• Two Thumbs Way Up
• Complex, inviting aromas of violets, plum, cassis, eucalyptus and ripe black cherry. The scents carry through to the taste, plus notes of black licorice and dark chocolate with a smoky, leathery quality.
• Golden Thumb Award
• Intense aromas of violets, dark berries and interesting notes of smoke, espresso, clove and anise. Rich flavors of dark chocolate, black cherry, blueberry, mocha, cola and distinct ripe plum with a backdrop of earthy, barnyard notes.
As I tell Elise and Erika, my two dutiful daughters, you are who you hang out with. That maxim holds true for wineries, too.
Recently, I tried an exemplary cross-section of cabernet sauvignon-based wines from Rutherford, Calif., the wine-stained town in the heart of Napa Valley. Among the many features this glamorous farming community can boast about is its Rutherford Bench. No, the Rutherford Bench is not public seating in front of the Rutherford Grill; it is a geologic feature of the Mayacamas Mountain Range, located on Rutherford’s west side.
This subtle, rocky rise above Highway 29, which runs north-south through the center of Rutherford, creates magic in grapevines. At least that’s what the folks will tell you from the Rutherford Dust Society, the association of Rutherford grape growers and winemakers. You see, the expensive wines from the Rutherford viticultural area are sprinkled (figuratively, of course) with Rutherford Dust, which is supposed to lend a certain flavor of fresh-picked black cherries, among other positive attributes, gleaned from the Rutherford bench.
In fact, it was the late, truly great winemaker André Tchelistcheff who coined the phrase. The winemaker for Rutherford-based Beaulieu Vineyards is famous for saying: “It takes Rutherford dust to grow great cabernet.”
All marketing catch phrases aside, Rutherford, and Napa Valley in general, is a special place to make world-class wines. However, this great big world holds many nooks, crannies and valleys that have the potential to produce first-rate wine grapes. Ever had wines from Cienega Valley, located in western San Benito County, Calif.? They’re wonderful. I’d like to point to Pietra Santa wines as an example of what unique locations can have on grape growing and winemaking.
Never heard of Cienega or Pietra Santa? Don’t worry, you’re not alone. Somehow I don’t think Hollister ever will attain Rutherford’s glamour-wine status.
But I’m not here to bury Rutherford; I’m here to praise it.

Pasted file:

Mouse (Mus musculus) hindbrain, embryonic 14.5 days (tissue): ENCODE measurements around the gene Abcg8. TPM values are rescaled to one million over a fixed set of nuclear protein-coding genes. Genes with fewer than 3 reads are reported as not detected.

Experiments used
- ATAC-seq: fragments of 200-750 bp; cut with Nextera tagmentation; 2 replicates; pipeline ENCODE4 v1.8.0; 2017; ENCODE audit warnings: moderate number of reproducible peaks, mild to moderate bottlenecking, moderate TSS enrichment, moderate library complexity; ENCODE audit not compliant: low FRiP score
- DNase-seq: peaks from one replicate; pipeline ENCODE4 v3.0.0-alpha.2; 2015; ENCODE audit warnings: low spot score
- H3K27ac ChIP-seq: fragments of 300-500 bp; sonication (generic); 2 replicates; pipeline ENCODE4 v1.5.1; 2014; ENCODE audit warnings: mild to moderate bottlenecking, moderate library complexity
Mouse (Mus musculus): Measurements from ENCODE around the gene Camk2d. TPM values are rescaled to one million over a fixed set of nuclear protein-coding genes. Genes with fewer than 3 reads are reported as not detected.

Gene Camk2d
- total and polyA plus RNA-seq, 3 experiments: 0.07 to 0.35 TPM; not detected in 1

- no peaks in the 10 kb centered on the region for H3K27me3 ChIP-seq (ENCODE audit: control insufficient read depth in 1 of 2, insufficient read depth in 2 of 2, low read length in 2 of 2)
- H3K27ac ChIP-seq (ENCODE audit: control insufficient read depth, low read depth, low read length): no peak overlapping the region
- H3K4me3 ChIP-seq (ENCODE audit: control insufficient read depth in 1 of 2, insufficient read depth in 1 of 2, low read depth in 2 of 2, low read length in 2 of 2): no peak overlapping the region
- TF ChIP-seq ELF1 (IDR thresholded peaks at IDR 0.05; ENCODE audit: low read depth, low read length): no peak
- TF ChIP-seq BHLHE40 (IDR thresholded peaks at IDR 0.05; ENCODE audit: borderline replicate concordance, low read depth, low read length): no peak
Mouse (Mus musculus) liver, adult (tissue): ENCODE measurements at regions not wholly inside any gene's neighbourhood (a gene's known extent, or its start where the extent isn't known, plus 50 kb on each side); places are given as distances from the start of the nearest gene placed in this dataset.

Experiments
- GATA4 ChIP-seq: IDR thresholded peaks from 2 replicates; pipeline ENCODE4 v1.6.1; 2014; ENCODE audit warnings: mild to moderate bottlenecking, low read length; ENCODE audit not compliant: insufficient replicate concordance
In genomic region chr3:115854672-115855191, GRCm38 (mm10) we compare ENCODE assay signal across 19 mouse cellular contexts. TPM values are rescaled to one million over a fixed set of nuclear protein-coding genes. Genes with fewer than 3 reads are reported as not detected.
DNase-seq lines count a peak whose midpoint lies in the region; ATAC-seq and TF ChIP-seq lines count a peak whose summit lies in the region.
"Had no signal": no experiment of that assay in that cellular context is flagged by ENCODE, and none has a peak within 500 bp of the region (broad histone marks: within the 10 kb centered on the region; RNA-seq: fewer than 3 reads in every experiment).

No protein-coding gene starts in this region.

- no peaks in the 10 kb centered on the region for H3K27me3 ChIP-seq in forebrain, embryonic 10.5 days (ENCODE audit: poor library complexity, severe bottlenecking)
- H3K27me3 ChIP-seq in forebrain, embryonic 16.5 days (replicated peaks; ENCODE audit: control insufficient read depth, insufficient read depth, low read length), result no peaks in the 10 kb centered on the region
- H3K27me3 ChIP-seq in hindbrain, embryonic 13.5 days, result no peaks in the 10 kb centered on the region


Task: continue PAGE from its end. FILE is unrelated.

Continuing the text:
What Rutherford has, along with other rock-star wine regions, is high-achieving neighbors, lots of them. Members of the Rutherford Dust Society read like a who’s who of high-end Napa wineries, Peju, Caymus, Rubicon Estate, Quintessa, Heitz, Frank Family and the list goes on. There is just something about being among successful people that eggs you on to achieve your personal best. If Rutherford Dust exists, it doesn’t come from the dirt so much as it comes from attention to minute details and unmatched commitment to produce peerless wines.
No doubt, some wineries hide behind the notoriety of Napa and Rutherford and produce some pretty average, way overpriced wine. From the perspective of my recent tasting, and other Rutherford cabs I’ve had lately, I am impressed by the intense, mostly balanced wines from this 6,650-acre strip of land. Francis Ford Coppola’s Rubicon, Beaulieu Vineyard’s George de Latour, St. Clement’s Star Vineyard and Sullivan Vineyard’s Reserve Cab stood out in my controlled sampling of 12 Rutherford cabernets and cabernet blends.
The frustrating thing about wine regions like Rutherford is access. The average price for the above-mentioned wines is $124 per bottle. If that wasn’t limiting enough for most family wine budgets, not much is available. Merely 200 cases of the Sullivan Cab were produced. That’s 2,400 bottles, not enough to even supply an important market such as Atlanta.
So for those who have the means and tenacity, Rutherford holds the pixie dust that mesmerizes so many cabernet lovers. For the rest of us, we’ll always have Cienega Valley.
Gil Kulers is a certified wine educator and a wine consultant for Tower Beer, Wine & Spirits. You can reach him at email@example.com.
Note: Wines are rated on a scale ranging up from Thumbs Down, One Thumb Mostly Up, One Thumb Up, Two Thumbs Up, Two Thumbs Way Up and Golden Thumb Award. Prices are suggested retail prices as provided by the winery, one of its agents, a local distributor or retailer.